Capitol Hill Review: State legislators tackle issues involving DUI and testing laws
by Eric Watson
Nov 04, 2012 | 828 views | 0 0 comments | 5 5 recommendations | email to a friend | print
Legislation was approved by the 2012 General Assembly requiring blood alcohol testing or a breath sample for a suspected drunk driver who violates the state’s implied consent law if a court order or search warrant is issued.

Under present law, persons are charged with violating the state’s “implied consent” law if they refuse to be tested, but they must give up the right to drive, unless they are being charged for the first time, in which an exception can be made for travel to and from work for a period of one year. This applies even if the suspect is found not guilty.

The implied consent legislation passed this year clarifies that the provision regarding not administering the blood alcohol content, or BAC, test if the person refuses to submit does not apply if testing is mandated by a court order or search warrant. The new law also applies to testing mandated if a law enforcement officer has probable cause to believe that the driver of a motor vehicle involved in an accident resulting in the injury or death of another is driving under the influence of drugs or alcohol. The Tennessee Department of Safety and Homeland Security reported 2,241 drivers were convicted for rejecting the tests during the last one-year reporting period.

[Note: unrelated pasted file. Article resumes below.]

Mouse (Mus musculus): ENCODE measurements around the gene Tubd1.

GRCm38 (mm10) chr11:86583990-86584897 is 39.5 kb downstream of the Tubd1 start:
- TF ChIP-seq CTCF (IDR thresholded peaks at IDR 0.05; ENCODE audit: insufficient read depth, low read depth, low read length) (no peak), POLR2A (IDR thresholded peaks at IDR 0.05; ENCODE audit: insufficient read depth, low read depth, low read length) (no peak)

A new law was approved which authorizes judges to order the use of an ignition interlock device for any person granted a restricted driver license. The order may be with or without geographical restrictions, but if the device is ordered, then it must remain on the vehicle during the entire period of the restricted license. The Department of Safety reported a total of 22,119 DUI convictions during the last one-year reporting period.

State legislators approved House Bill 2750 which brings clarity to Tennessee’s law regarding driving while under the influence of prescription drugs. The legislation ensures that state law does not provide an excuse or a defense for offenders who do not have physical control of their vehicles due to them being under the influence of an intoxicant drug prescribed lawfully.

A new law was passed that ensures a multiple DUI offender receives the appropriate punishment when he or she endangers a child in their vehicle by driving under the influence. Currently, multiple offenders do not receive an enhanced sentence like first offenders due to ambiguity in the language of a 2005 law which enhanced penalties for child endangerment for DUI offenders. House Bill 2751 makes sure state law is clear for multiple DUI offenders that the punishment for child endangerment, which is 30 days, runs consecutively with any other sentence received.

Parties and their counsel will now have financial incentive not to file frivolous claims under legislation passed by the General Assembly this year. When a trial court grants or denies a motion to dismiss for a claim deemed invalid under Tennessee law, reasonable and necessary attorney’s fees up to $10,000 can be paid to the prevailing party under the new law. This “loser pays” legislation, which encourages parties not to file lawsuits until they have confirmed they have a claim that is valid, is an important protection for small businesses.